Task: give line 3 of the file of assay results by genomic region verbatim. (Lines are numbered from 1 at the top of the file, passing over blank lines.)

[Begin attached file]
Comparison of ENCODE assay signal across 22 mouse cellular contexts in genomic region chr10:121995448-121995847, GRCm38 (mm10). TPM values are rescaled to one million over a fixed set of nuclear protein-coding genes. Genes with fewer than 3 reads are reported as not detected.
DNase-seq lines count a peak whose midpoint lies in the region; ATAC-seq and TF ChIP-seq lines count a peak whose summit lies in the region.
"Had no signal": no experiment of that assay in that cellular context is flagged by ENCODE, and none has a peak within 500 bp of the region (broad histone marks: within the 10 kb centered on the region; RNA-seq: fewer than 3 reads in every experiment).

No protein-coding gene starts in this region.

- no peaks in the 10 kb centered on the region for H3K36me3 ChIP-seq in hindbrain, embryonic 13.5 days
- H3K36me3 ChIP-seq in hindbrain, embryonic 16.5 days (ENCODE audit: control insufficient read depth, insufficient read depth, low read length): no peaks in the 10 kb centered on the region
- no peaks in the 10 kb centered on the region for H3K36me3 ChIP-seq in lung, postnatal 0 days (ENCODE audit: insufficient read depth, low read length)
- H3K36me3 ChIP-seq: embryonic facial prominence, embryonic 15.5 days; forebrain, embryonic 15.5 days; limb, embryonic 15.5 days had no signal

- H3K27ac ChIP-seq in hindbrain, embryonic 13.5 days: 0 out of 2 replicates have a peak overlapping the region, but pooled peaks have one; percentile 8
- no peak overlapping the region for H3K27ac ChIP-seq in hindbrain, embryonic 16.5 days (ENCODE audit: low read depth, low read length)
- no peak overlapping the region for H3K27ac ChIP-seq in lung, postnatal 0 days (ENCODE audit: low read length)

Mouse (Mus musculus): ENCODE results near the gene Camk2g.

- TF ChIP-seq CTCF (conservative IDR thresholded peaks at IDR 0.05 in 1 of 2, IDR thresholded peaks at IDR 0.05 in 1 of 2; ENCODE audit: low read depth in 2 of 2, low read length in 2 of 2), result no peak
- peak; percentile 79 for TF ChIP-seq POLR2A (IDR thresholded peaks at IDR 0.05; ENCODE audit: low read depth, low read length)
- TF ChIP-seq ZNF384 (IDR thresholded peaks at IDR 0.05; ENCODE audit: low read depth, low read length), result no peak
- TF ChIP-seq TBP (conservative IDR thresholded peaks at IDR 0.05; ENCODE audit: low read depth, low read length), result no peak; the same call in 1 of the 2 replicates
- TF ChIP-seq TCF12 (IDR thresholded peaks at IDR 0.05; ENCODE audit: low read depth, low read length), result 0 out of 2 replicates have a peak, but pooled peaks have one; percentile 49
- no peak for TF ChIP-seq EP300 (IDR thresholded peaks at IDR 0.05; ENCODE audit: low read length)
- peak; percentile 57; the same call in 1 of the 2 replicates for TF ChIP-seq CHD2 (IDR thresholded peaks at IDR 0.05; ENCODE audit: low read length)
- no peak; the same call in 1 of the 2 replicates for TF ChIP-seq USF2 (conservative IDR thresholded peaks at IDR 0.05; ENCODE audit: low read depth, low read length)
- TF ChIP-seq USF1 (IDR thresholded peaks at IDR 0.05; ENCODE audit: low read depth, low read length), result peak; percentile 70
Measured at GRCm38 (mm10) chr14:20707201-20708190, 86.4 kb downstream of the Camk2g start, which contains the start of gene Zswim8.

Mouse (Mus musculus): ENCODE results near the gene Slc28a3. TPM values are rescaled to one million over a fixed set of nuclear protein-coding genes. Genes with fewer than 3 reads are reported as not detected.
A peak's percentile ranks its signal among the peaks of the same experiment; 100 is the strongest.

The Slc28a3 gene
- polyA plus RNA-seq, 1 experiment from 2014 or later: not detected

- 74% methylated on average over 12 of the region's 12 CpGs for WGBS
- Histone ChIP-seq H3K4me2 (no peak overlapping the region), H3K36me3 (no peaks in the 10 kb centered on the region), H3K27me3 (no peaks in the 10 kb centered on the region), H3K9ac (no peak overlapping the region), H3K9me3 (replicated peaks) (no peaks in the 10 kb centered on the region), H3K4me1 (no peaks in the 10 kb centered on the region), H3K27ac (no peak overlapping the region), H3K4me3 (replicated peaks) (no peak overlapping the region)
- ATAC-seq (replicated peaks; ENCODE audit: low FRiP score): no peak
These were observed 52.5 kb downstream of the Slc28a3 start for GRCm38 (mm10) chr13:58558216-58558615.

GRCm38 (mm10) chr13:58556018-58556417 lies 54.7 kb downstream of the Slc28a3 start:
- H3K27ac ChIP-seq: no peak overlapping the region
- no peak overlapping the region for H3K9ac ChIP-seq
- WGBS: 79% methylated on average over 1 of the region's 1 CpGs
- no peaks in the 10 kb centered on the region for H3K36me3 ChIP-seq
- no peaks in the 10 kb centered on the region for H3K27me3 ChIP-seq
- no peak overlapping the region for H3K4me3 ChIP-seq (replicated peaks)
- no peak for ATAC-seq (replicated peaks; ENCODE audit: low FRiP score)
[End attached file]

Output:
"Had no signal": no experiment of that assay in that cellular context is flagged by ENCODE, and none has a peak within 500 bp of the region (broad histone marks: within the 10 kb centered on the region; RNA-seq: fewer than 3 reads in every experiment).